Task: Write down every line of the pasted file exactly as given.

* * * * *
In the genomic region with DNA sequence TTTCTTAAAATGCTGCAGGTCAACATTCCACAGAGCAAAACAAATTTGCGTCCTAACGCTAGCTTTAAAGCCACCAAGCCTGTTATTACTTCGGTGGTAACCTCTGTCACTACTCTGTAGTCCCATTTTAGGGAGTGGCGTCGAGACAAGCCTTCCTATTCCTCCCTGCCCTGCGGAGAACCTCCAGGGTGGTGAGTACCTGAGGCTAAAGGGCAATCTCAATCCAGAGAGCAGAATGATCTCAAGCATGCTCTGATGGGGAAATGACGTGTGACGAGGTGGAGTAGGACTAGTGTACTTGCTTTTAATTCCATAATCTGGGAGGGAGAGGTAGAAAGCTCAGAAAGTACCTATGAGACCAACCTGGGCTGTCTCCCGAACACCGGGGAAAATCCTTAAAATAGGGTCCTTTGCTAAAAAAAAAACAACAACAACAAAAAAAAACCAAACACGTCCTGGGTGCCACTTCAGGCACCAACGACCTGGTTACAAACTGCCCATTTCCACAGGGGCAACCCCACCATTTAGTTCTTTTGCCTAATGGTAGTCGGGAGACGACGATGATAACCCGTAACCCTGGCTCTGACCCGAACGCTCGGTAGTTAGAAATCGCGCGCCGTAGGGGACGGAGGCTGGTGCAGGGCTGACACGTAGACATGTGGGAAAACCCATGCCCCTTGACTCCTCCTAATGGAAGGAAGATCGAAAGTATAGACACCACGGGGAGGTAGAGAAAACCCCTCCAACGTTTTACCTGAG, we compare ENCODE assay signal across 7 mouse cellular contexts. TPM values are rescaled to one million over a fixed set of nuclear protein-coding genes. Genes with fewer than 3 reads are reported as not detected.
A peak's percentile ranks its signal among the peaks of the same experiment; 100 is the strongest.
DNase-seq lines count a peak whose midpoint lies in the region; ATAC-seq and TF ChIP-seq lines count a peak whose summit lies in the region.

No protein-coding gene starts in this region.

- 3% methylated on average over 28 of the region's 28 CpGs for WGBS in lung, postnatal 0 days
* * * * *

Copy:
In the genomic region with DNA sequence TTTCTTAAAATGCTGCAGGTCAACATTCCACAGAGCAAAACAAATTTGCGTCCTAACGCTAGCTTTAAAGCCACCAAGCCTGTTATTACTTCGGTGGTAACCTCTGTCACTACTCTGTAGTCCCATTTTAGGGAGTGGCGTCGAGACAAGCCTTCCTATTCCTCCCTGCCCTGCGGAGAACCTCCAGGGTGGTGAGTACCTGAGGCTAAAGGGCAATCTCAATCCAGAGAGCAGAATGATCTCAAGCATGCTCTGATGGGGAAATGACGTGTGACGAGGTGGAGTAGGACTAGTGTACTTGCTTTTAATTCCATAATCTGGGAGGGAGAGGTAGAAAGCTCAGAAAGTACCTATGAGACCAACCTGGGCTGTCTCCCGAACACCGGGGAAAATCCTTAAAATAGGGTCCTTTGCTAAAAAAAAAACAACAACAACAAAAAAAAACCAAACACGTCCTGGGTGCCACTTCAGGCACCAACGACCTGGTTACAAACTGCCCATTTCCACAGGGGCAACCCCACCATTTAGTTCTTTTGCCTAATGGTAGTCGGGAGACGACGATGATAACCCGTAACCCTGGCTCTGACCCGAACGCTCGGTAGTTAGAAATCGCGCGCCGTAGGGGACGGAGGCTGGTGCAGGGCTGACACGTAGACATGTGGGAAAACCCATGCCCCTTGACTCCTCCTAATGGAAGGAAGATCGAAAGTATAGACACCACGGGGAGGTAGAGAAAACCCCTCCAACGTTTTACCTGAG, we compare ENCODE assay signal across 7 mouse cellular contexts. TPM values are rescaled to one million over a fixed set of nuclear protein-coding genes. Genes with fewer than 3 reads are reported as not detected.
A peak's percentile ranks its signal among the peaks of the same experiment; 100 is the strongest.
DNase-seq lines count a peak whose midpoint lies in the region; ATAC-seq and TF ChIP-seq lines count a peak whose summit lies in the region.

No protein-coding gene starts in this region.

- 3% methylated on average over 28 of the region's 28 CpGs for WGBS in lung, postnatal 0 days